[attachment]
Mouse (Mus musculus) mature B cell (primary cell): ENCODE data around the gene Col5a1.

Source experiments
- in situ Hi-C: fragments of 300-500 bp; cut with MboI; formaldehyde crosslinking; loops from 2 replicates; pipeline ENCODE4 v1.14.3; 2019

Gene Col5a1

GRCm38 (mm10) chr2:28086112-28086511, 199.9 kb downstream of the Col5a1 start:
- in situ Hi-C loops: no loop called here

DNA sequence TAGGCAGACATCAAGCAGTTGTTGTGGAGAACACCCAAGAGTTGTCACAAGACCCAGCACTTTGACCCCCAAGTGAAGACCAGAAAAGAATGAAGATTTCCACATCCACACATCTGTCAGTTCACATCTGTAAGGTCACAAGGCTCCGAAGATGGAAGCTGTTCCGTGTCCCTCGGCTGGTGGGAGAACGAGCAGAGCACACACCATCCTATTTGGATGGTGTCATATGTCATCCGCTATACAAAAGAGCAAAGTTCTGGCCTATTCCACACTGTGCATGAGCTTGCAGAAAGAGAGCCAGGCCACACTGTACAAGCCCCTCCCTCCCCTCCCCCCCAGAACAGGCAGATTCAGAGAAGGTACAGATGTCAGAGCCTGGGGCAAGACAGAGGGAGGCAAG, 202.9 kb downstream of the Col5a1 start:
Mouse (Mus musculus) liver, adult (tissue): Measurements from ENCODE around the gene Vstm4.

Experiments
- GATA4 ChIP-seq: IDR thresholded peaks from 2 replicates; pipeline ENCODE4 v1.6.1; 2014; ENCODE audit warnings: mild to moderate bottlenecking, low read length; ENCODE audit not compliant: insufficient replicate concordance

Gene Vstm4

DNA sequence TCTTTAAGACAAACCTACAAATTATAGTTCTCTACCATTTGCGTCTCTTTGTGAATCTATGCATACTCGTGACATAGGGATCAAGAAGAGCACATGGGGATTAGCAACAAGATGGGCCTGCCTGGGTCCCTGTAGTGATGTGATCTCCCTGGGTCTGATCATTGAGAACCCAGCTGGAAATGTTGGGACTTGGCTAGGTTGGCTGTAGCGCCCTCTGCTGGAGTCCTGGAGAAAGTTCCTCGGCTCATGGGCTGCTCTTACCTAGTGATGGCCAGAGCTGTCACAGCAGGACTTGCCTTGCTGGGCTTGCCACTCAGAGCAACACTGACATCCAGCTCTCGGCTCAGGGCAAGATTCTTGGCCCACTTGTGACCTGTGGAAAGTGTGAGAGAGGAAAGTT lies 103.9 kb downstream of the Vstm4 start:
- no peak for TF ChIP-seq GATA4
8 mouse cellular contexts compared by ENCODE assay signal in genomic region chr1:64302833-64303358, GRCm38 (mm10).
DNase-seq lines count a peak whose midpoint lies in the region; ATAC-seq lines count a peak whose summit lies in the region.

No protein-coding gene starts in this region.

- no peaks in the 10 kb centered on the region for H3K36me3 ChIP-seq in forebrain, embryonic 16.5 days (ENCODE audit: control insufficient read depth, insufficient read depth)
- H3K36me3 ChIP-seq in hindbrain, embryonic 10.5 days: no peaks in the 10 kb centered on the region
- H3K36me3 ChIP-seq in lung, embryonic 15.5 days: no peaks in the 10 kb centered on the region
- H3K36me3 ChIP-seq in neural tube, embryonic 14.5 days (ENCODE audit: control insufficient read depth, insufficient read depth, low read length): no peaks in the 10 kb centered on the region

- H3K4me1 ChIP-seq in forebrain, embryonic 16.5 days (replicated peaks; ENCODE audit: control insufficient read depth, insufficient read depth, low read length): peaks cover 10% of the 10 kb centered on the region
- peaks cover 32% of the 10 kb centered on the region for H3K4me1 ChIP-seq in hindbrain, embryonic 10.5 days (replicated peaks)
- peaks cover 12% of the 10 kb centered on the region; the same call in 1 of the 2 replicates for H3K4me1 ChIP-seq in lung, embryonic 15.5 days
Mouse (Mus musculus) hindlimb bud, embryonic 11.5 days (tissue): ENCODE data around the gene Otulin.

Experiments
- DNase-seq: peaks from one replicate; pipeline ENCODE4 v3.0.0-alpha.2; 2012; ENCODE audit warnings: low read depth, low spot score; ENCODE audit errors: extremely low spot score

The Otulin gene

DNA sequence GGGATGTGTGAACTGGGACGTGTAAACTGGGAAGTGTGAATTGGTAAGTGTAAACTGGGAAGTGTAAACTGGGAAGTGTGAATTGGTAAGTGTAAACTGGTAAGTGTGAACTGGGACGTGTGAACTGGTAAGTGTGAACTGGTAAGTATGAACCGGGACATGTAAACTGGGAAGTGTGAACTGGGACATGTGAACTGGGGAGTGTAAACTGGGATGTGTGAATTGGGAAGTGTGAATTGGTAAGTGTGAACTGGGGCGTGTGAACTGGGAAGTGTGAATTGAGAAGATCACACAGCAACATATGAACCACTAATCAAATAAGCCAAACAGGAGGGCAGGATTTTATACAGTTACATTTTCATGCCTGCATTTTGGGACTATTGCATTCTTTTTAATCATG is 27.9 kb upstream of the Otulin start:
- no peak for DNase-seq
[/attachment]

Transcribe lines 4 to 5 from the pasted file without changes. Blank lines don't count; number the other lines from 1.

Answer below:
Gene Col5a1

GRCm38 (mm10) chr2:28086112-28086511, 199.9 kb downstream of the Col5a1 start: